What is the Environmental programme offered to us?
A substantial environmental programme offers a long-term approach to saving our native forest, birds and animals, and our waterways, which are threatened by introduced pests and predators. This environmental programme will more than offset the short-term impact of the construction.
- Intensive, multi-species pest management over an area of 3,650 ha, with a focus on controlling rats, possums, mustelids (e.g. stoats), feral cats, feral pigs and goats to very low densities, and fencing to exclude livestock. This management will continue in perpetuity (or until such time as pest management in its current form is no longer necessary to sustain the levels of biodiversity created).
- Restoration planting of over 120,000 plants
- 6 ha of kahikatea (swamp forest)
- 9 ha of dryland forest
- 17 ha of planting along stream margins.
- More than 100,000 additional native plants will be planted along the roadside margins and on the fill slopes.
- Planting of 200 seedlings of the same species for every significant tree that has to be felled, although every effort has been made in the bypass design to avoid these trees.
- Riparian planting and measures to keep cattle and sheep away from approximately 8.9 km of existing stream to reduce stream bank erosion.
- Restoration planting of all secondary scrub areas along the project area plus temporary construction areas such as access tracks and storage areas that retain suitable planting conditions, being approximately 9 ha in total.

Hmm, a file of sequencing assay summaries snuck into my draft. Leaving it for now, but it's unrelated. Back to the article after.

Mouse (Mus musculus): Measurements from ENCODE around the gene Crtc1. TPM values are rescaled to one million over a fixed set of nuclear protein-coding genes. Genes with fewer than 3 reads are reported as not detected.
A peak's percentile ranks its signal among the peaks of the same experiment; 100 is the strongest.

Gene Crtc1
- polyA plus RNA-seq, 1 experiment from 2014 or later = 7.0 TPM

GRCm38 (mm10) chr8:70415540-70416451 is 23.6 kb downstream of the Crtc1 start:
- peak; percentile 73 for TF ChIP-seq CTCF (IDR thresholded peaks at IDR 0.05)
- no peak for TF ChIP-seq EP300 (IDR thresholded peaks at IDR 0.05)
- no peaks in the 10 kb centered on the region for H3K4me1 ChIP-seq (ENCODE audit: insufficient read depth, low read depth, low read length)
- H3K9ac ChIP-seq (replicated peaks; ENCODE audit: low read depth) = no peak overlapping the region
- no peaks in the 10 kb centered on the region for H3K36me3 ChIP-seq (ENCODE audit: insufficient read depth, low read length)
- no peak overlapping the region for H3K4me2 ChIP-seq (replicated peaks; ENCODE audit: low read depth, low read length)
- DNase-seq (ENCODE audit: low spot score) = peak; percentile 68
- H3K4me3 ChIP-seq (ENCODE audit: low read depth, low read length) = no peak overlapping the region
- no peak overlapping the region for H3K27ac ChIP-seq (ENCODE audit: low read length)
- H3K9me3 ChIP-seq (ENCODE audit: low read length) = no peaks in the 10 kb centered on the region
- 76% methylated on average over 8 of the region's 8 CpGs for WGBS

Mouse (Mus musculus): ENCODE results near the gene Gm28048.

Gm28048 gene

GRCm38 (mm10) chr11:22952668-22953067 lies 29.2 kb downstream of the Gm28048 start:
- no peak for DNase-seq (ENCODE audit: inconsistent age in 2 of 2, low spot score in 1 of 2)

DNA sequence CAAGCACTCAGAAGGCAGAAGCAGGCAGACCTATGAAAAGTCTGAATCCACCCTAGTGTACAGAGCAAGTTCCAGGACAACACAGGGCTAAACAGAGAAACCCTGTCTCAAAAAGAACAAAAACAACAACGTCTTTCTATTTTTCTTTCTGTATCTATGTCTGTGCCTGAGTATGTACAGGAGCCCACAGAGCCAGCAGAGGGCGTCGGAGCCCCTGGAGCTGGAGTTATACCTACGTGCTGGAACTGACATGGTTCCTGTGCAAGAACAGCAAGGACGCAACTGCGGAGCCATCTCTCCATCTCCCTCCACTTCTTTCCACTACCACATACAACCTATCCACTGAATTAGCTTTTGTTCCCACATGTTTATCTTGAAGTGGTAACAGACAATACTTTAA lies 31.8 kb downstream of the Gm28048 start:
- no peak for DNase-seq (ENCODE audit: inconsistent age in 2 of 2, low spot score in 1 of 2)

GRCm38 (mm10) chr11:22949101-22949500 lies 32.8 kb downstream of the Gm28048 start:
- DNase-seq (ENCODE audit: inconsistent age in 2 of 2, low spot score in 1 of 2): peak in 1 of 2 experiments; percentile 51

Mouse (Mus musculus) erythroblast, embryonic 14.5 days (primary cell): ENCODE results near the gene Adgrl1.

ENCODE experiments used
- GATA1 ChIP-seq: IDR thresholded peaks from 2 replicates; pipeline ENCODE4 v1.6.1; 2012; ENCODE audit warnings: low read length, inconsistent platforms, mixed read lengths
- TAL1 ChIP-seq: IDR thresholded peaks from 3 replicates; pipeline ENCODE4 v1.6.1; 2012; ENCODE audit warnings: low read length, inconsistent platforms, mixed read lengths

- Work is already underway to reduce the risk of harming native wildfire during construction and when the road is operational. This involves monitoring and specific environmental investigations of some key species including kiwis, bats and lizards before, during and after construction.
We have a responsibility to accept this offer because it is a real opportunity for us to help to protect lives and livelihoods AND to save our native forest, birds and animals mō o tātou mokopuna me ngā reanga kei te heke mai – our future generations. This is why we are urging our members to carefully consider this and to vote YES for the Bypass.
In the summer of 2019, the Mt Messenger Bypass Project’s ecology team searched for long-tailed bats to locate their maternity roosts (places where mother bats and their young stay). Long-tailed bats are in our ngāhere, but are low in numbers.